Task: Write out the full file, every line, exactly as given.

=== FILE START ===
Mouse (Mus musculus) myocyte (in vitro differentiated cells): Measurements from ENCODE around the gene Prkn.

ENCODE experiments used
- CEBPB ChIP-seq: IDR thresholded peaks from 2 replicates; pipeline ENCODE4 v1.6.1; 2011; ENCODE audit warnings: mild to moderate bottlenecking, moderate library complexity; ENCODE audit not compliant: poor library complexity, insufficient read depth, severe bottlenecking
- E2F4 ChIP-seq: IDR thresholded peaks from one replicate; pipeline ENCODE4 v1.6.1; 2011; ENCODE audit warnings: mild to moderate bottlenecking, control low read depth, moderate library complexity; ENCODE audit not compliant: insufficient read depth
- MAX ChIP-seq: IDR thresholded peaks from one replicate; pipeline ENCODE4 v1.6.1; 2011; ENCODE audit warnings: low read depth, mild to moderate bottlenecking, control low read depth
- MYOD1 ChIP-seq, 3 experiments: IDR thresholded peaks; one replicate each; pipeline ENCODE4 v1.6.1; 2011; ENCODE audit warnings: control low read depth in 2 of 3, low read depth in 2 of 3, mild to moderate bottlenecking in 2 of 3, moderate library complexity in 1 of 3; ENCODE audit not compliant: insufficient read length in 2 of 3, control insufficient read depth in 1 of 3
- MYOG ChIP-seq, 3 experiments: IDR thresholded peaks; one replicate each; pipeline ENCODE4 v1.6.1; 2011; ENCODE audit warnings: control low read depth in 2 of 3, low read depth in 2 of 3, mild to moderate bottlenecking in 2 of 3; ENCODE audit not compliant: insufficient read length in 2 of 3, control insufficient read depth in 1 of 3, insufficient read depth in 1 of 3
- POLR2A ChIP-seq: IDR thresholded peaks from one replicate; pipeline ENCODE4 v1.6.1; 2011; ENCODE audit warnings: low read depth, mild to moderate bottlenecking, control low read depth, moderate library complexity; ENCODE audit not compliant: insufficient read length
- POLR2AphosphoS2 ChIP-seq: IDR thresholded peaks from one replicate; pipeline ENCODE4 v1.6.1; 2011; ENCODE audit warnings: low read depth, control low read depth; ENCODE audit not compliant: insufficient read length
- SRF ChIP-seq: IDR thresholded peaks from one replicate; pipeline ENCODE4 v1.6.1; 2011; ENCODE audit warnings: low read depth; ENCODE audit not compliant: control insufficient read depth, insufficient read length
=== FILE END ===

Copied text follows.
Mouse (Mus musculus) myocyte (in vitro differentiated cells): Measurements from ENCODE around the gene Prkn.

ENCODE experiments used
- CEBPB ChIP-seq: IDR thresholded peaks from 2 replicates; pipeline ENCODE4 v1.6.1; 2011; ENCODE audit warnings: mild to moderate bottlenecking, moderate library complexity; ENCODE audit not compliant: poor library complexity, insufficient read depth, severe bottlenecking
- E2F4 ChIP-seq: IDR thresholded peaks from one replicate; pipeline ENCODE4 v1.6.1; 2011; ENCODE audit warnings: mild to moderate bottlenecking, control low read depth, moderate library complexity; ENCODE audit not compliant: insufficient read depth
- MAX ChIP-seq: IDR thresholded peaks from one replicate; pipeline ENCODE4 v1.6.1; 2011; ENCODE audit warnings: low read depth, mild to moderate bottlenecking, control low read depth
- MYOD1 ChIP-seq, 3 experiments: IDR thresholded peaks; one replicate each; pipeline ENCODE4 v1.6.1; 2011; ENCODE audit warnings: control low read depth in 2 of 3, low read depth in 2 of 3, mild to moderate bottlenecking in 2 of 3, moderate library complexity in 1 of 3; ENCODE audit not compliant: insufficient read length in 2 of 3, control insufficient read depth in 1 of 3
- MYOG ChIP-seq, 3 experiments: IDR thresholded peaks; one replicate each; pipeline ENCODE4 v1.6.1; 2011; ENCODE audit warnings: control low read depth in 2 of 3, low read depth in 2 of 3, mild to moderate bottlenecking in 2 of 3; ENCODE audit not compliant: insufficient read length in 2 of 3, control insufficient read depth in 1 of 3, insufficient read depth in 1 of 3
- POLR2A ChIP-seq: IDR thresholded peaks from one replicate; pipeline ENCODE4 v1.6.1; 2011; ENCODE audit warnings: low read depth, mild to moderate bottlenecking, control low read depth, moderate library complexity; ENCODE audit not compliant: insufficient read length
- POLR2AphosphoS2 ChIP-seq: IDR thresholded peaks from one replicate; pipeline ENCODE4 v1.6.1; 2011; ENCODE audit warnings: low read depth, control low read depth; ENCODE audit not compliant: insufficient read length
- SRF ChIP-seq: IDR thresholded peaks from one replicate; pipeline ENCODE4 v1.6.1; 2011; ENCODE audit warnings: low read depth; ENCODE audit not compliant: control insufficient read depth, insufficient read length